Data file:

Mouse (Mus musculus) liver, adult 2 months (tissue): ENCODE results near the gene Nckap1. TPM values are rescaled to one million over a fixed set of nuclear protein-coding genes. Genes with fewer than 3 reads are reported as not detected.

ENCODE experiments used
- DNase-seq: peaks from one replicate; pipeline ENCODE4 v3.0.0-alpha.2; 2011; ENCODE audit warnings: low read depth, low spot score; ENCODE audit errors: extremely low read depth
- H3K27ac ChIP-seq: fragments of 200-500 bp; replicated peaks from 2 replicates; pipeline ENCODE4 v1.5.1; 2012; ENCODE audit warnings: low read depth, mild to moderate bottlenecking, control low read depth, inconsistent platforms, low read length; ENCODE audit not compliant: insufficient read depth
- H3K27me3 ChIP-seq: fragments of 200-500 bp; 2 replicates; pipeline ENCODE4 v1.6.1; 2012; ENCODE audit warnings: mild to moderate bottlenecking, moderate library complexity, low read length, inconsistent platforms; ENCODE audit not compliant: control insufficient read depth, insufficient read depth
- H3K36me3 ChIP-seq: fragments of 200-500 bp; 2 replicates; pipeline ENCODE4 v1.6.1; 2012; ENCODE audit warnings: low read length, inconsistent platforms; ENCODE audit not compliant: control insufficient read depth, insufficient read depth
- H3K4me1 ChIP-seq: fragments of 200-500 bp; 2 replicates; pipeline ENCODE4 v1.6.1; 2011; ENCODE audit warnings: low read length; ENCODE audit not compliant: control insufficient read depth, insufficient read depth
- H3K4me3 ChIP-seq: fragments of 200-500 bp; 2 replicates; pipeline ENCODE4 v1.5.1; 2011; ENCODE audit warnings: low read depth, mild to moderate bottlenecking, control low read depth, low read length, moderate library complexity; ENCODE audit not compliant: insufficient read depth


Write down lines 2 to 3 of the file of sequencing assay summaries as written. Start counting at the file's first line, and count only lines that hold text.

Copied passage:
ENCODE experiments used
- DNase-seq: peaks from one replicate; pipeline ENCODE4 v3.0.0-alpha.2; 2011; ENCODE audit warnings: low read depth, low spot score; ENCODE audit errors: extremely low read depth